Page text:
“And behold, I am with you always, until the end of the age.” Matthew 28:20
My Sisters and Brothers in Christ,
What comforting words Jesus offers us as he assures us that He will be with us always. What does this mean for us today when it has been so many years since His Ascension into Heaven?
Jesus is with us in the gift of the Eucharist. Each time we participate in the celebration of Mass, God offers us spiritual nourishment that we might partake in the Real Presence. The Catholic Church professes that, in the celebration of the Eucharist, bread and wine become the Body and Blood of Jesus Christ through the power of the Holy Spirit and the instrumentality of the priest. Jesus said: “I am the living bread that came down from heaven; whoever eats this bread will live forever; and the bread that I will give is my flesh for the life of the world. . . . For my flesh is true food, and my blood is true drink” (Jn 6:51-55). The whole Christ is truly present, body, blood, soul, and divinity, under the appearances of bread and wine—the glorified Christ who rose from the dead after dying for our sins. This is what the Church means when she speaks of the “Real Presence” of Christ in the Eucharist.
Jesus gives himself to us in the Eucharist as spiritual nourishment because he loves us. God’s whole plan for our salvation is directed to our participation in the life of the Trinity, the communion of Father, Son, and Holy Spirit. Our sharing in this life begins with our Baptism, when by the power of the Holy Spirit we are joined to Christ. It is nourished and deepened through our participation in the Eucharist. As we partake in the Eucharist, so we are also called to bring forth the Real Presence to others. God did not leave us; but He also gave us to each other as His body to share in His priesthood, His kingship, and His prophecy. God offers us joy and hope as we live through, with and in Him.
Our participation in the celebration of the Eucharist should increase our love for one another and remind us of our responsibilities toward one another. As members of the Mystical Body, we have a duty to represent Christ and to bring Christ to the world. We have a responsibility to share the Good News not only by our words but also by how we live our lives. We also have a responsibility to work against all the forces in our world that oppose the Gospel, including all forms of injustice. The Catechism of the Catholic Church teaches us: “The Eucharist commits us to the poor. To receive in truth the Body and Blood of Christ given up for us, we must recognize Christ in the poorest, his brethren” (no. 1397).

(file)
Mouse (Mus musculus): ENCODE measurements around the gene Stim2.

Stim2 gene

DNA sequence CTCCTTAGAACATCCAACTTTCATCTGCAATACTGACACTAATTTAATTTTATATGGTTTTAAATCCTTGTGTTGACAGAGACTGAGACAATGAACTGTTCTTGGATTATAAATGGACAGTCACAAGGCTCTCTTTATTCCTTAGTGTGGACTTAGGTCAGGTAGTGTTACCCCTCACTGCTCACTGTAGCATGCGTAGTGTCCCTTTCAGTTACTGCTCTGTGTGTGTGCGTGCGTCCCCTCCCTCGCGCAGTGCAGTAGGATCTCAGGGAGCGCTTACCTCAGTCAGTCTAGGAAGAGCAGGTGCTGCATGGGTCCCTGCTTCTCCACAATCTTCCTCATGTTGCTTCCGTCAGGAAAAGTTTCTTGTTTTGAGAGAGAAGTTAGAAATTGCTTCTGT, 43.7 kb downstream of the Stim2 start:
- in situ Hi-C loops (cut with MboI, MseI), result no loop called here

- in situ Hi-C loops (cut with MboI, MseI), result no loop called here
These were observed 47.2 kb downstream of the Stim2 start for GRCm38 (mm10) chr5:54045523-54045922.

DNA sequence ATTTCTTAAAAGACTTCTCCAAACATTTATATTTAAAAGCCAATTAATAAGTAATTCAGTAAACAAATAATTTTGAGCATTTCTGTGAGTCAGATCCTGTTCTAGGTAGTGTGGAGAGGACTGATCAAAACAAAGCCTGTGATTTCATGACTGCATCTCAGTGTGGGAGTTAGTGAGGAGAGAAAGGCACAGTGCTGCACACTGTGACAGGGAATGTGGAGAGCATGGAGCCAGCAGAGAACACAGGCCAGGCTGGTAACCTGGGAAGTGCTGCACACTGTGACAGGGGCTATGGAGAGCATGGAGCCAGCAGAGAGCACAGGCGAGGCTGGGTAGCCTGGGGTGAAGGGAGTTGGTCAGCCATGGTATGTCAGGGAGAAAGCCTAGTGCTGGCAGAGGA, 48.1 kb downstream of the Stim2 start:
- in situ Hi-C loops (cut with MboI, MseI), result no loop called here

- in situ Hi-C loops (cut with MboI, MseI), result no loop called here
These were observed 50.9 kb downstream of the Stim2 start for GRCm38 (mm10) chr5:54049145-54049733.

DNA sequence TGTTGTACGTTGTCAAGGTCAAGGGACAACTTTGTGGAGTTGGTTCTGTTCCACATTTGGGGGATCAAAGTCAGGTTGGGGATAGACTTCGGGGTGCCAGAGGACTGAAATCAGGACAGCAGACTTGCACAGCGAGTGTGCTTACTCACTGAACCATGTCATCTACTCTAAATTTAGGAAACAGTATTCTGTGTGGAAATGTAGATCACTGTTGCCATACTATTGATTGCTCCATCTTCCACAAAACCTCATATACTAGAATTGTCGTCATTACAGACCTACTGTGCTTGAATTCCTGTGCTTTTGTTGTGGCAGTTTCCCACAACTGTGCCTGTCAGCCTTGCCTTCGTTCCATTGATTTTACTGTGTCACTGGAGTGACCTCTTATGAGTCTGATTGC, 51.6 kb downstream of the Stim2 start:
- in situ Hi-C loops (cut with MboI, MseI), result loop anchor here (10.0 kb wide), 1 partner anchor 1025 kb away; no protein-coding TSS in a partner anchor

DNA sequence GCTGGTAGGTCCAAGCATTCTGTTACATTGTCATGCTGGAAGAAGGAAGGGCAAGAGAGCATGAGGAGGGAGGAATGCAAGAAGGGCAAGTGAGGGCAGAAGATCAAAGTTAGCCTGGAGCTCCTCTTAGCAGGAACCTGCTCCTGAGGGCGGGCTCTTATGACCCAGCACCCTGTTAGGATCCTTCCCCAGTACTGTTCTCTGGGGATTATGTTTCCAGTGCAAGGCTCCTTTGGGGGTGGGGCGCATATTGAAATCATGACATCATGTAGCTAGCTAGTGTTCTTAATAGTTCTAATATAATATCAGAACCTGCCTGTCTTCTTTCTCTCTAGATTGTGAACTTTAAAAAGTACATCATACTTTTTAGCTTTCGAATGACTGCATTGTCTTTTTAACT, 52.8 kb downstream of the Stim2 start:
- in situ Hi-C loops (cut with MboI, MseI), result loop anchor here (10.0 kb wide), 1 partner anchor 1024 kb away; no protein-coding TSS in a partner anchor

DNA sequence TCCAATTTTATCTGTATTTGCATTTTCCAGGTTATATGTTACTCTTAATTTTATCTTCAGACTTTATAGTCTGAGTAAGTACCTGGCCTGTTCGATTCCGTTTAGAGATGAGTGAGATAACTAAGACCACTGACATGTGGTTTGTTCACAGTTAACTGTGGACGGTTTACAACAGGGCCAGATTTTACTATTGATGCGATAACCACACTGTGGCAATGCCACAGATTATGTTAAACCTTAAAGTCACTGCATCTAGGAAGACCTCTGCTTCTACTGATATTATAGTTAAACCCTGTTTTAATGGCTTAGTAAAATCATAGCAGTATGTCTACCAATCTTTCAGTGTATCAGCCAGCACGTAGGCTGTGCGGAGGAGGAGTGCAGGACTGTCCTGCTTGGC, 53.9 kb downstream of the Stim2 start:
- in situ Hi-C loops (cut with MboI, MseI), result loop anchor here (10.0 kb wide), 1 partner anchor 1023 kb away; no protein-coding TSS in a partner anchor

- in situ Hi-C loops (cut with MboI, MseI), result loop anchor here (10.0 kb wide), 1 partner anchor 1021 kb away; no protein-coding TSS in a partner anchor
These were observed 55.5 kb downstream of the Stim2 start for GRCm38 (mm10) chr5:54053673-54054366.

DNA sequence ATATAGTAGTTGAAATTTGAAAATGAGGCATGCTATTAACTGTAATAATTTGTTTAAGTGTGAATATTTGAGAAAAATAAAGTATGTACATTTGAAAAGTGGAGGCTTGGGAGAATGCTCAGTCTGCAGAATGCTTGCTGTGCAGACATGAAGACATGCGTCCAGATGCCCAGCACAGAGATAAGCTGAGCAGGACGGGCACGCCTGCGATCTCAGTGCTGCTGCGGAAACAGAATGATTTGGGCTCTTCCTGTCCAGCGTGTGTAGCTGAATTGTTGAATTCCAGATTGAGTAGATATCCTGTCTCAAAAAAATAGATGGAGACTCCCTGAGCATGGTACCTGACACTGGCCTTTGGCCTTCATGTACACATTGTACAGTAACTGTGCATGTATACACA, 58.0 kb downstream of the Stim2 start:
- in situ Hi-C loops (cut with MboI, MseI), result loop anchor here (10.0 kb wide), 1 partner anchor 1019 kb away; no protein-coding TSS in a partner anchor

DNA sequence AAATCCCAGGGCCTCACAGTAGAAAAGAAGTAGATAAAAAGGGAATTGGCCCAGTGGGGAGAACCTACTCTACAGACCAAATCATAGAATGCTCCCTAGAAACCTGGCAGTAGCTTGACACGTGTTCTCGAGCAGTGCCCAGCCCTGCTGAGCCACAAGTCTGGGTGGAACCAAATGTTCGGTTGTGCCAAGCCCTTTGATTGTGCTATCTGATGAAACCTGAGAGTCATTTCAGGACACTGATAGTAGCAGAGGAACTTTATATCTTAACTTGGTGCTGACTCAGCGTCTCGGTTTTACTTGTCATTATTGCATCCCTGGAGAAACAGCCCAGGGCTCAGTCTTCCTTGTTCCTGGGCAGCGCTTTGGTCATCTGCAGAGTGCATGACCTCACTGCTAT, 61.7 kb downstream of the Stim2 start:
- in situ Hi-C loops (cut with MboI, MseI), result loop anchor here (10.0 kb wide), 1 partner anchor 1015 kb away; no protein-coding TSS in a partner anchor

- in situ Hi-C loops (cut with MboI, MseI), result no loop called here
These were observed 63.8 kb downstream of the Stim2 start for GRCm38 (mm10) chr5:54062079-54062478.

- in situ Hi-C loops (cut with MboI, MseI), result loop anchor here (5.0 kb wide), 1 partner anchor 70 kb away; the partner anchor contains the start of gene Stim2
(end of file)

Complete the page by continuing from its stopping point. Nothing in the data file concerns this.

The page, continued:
This bread, come down from heaven, is given to us so that we might be leaven upon this earth and grow the Kingdom of God. A few weeks ago, on the Feast of St. Isidore, I blessed the ‘mission market’ of Catholic Charities of Central Florida. It was fitting to choose this day for the dedication. St. Isidore, the patron of farmers, fieldworkers and ranchers, was a laborer. The labor offered by those who participated in the creation of this beautiful choice pantry market has become leaven to their neighbors and to each other. How fitting, too, to honor these neighbors with a market in which they have selection of fruits, vegetables, and other staples; are able to address medical needs and learn about healthy choices; and given respect for the recipes of their own cultures. The dignity offered each person coming to the market is the fruit of the Eucharist.
Pope Francis reminds us, “From the outset it is the Eucharist which becomes the center and pattern of the life of the Church: but we think also of all the saints – famous or anonymous – who have ‘broken’ themselves, their own life, in order to ‘give something to eat’ to their brothers and sisters. . . how many Christians, as responsible citizens, have broken their own lives to defend the dignity of all, especially the poorest, the marginalized and those discriminated; where do they find the strength to do this?” he asked. “It is in the Eucharist: in the power of the Risen Lord’s love, who today too breaks bread for us and repeats: ‘Do this in remembrance of me’.”
May the eyes of our hearts be enlightened, that we may know the hope that belongs to His call.
Bishop John Noonan
Diocese of Orlando